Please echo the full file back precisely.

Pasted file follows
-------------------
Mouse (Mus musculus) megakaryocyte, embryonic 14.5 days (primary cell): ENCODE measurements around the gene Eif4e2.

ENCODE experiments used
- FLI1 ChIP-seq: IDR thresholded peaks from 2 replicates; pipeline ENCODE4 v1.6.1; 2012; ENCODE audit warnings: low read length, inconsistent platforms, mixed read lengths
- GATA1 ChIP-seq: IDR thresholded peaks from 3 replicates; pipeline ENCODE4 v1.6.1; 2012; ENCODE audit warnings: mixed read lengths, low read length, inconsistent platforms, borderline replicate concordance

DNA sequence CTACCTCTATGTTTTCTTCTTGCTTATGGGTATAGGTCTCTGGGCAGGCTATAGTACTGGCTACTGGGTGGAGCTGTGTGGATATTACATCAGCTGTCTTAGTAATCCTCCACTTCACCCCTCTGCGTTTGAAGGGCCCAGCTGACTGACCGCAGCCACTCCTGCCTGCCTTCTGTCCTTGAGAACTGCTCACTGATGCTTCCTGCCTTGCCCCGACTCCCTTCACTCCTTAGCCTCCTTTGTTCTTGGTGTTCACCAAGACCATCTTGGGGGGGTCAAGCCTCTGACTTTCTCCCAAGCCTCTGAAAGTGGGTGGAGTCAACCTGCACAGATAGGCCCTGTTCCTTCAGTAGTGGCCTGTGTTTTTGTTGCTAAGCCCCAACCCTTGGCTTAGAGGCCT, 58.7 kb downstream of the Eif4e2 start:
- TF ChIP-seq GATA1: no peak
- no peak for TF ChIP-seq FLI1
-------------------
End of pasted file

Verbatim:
Mouse (Mus musculus) megakaryocyte, embryonic 14.5 days (primary cell): ENCODE measurements around the gene Eif4e2.

ENCODE experiments used
- FLI1 ChIP-seq: IDR thresholded peaks from 2 replicates; pipeline ENCODE4 v1.6.1; 2012; ENCODE audit warnings: low read length, inconsistent platforms, mixed read lengths
- GATA1 ChIP-seq: IDR thresholded peaks from 3 replicates; pipeline ENCODE4 v1.6.1; 2012; ENCODE audit warnings: mixed read lengths, low read length, inconsistent platforms, borderline replicate concordance

DNA sequence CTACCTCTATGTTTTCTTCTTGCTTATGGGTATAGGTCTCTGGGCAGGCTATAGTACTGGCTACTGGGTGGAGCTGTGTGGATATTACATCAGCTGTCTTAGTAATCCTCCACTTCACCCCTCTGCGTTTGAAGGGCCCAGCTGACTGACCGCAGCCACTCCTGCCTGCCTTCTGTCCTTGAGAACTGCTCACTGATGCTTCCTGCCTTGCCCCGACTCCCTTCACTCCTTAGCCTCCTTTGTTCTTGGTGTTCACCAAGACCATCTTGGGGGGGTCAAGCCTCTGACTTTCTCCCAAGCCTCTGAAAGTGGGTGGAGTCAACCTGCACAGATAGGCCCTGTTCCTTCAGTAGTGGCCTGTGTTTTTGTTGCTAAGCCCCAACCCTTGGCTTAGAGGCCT, 58.7 kb downstream of the Eif4e2 start:
- TF ChIP-seq GATA1: no peak
- no peak for TF ChIP-seq FLI1